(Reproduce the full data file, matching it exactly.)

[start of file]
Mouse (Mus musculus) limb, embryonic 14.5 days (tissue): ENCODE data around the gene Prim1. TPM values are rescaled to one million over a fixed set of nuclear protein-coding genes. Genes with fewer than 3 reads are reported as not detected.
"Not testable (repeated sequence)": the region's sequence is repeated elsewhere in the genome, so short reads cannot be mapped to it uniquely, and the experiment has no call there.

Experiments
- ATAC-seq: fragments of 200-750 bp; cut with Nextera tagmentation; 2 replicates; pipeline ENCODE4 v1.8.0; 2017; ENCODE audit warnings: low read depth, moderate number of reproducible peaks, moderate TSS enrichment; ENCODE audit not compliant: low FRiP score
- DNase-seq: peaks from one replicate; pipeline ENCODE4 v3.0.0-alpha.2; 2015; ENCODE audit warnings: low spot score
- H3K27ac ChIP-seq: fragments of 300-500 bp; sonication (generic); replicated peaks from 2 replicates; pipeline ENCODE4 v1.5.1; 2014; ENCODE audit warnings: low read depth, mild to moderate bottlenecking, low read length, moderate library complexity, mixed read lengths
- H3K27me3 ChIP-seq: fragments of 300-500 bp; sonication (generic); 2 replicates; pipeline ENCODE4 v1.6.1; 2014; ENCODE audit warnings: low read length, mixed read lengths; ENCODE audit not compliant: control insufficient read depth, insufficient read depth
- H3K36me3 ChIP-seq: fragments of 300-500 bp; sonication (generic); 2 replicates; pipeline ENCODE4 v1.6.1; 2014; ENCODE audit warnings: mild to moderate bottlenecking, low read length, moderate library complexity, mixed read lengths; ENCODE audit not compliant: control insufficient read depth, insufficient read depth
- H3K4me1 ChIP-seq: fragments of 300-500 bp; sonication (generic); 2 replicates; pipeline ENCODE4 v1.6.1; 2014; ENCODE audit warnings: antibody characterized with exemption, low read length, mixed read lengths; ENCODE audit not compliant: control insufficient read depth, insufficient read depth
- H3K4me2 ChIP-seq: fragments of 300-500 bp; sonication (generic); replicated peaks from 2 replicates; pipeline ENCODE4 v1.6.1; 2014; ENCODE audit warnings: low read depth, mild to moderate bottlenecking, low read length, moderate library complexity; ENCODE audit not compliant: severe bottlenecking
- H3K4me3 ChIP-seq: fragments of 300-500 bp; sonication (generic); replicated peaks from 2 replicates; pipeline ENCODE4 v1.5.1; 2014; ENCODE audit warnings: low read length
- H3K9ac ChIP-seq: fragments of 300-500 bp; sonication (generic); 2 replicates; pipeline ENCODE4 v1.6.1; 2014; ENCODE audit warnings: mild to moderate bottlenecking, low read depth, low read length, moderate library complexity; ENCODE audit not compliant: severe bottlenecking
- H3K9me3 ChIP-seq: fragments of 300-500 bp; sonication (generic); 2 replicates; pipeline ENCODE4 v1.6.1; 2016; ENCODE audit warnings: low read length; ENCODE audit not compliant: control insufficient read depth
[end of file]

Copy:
Mouse (Mus musculus) limb, embryonic 14.5 days (tissue): ENCODE data around the gene Prim1. TPM values are rescaled to one million over a fixed set of nuclear protein-coding genes. Genes with fewer than 3 reads are reported as not detected.
"Not testable (repeated sequence)": the region's sequence is repeated elsewhere in the genome, so short reads cannot be mapped to it uniquely, and the experiment has no call there.

Experiments
- ATAC-seq: fragments of 200-750 bp; cut with Nextera tagmentation; 2 replicates; pipeline ENCODE4 v1.8.0; 2017; ENCODE audit warnings: low read depth, moderate number of reproducible peaks, moderate TSS enrichment; ENCODE audit not compliant: low FRiP score
- DNase-seq: peaks from one replicate; pipeline ENCODE4 v3.0.0-alpha.2; 2015; ENCODE audit warnings: low spot score
- H3K27ac ChIP-seq: fragments of 300-500 bp; sonication (generic); replicated peaks from 2 replicates; pipeline ENCODE4 v1.5.1; 2014; ENCODE audit warnings: low read depth, mild to moderate bottlenecking, low read length, moderate library complexity, mixed read lengths
- H3K27me3 ChIP-seq: fragments of 300-500 bp; sonication (generic); 2 replicates; pipeline ENCODE4 v1.6.1; 2014; ENCODE audit warnings: low read length, mixed read lengths; ENCODE audit not compliant: control insufficient read depth, insufficient read depth
- H3K36me3 ChIP-seq: fragments of 300-500 bp; sonication (generic); 2 replicates; pipeline ENCODE4 v1.6.1; 2014; ENCODE audit warnings: mild to moderate bottlenecking, low read length, moderate library complexity, mixed read lengths; ENCODE audit not compliant: control insufficient read depth, insufficient read depth
- H3K4me1 ChIP-seq: fragments of 300-500 bp; sonication (generic); 2 replicates; pipeline ENCODE4 v1.6.1; 2014; ENCODE audit warnings: antibody characterized with exemption, low read length, mixed read lengths; ENCODE audit not compliant: control insufficient read depth, insufficient read depth
- H3K4me2 ChIP-seq: fragments of 300-500 bp; sonication (generic); replicated peaks from 2 replicates; pipeline ENCODE4 v1.6.1; 2014; ENCODE audit warnings: low read depth, mild to moderate bottlenecking, low read length, moderate library complexity; ENCODE audit not compliant: severe bottlenecking
- H3K4me3 ChIP-seq: fragments of 300-500 bp; sonication (generic); replicated peaks from 2 replicates; pipeline ENCODE4 v1.5.1; 2014; ENCODE audit warnings: low read length
- H3K9ac ChIP-seq: fragments of 300-500 bp; sonication (generic); 2 replicates; pipeline ENCODE4 v1.6.1; 2014; ENCODE audit warnings: mild to moderate bottlenecking, low read depth, low read length, moderate library complexity; ENCODE audit not compliant: severe bottlenecking
- H3K9me3 ChIP-seq: fragments of 300-500 bp; sonication (generic); 2 replicates; pipeline ENCODE4 v1.6.1; 2016; ENCODE audit warnings: low read length; ENCODE audit not compliant: control insufficient read depth